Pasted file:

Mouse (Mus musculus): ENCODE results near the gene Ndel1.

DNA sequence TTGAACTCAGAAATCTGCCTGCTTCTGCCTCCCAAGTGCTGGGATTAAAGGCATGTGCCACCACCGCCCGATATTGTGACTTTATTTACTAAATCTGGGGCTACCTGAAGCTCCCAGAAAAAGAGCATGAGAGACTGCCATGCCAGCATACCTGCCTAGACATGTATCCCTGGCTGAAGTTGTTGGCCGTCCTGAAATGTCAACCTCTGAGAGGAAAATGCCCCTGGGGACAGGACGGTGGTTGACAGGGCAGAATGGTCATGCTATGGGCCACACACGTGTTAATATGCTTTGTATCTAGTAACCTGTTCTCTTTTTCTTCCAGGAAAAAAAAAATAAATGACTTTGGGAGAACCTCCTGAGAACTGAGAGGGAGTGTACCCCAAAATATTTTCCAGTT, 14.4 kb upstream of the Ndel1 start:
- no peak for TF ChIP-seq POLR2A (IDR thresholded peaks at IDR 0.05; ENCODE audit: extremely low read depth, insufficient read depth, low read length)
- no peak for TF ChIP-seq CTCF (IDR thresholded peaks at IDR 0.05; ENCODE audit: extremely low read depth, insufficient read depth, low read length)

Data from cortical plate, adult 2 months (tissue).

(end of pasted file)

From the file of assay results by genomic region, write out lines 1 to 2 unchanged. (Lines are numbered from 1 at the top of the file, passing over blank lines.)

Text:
Mouse (Mus musculus): ENCODE results near the gene Ndel1.

DNA sequence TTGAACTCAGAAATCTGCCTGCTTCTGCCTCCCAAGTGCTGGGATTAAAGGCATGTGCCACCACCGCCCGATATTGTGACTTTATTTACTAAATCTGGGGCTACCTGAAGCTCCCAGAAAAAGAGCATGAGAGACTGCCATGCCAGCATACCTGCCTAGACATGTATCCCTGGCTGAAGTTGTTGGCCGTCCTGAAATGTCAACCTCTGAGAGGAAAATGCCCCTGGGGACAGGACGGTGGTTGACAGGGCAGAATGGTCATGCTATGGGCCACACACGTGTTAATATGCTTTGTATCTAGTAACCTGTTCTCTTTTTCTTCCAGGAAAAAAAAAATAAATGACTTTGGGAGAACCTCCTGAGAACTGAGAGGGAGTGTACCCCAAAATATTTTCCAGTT, 14.4 kb upstream of the Ndel1 start: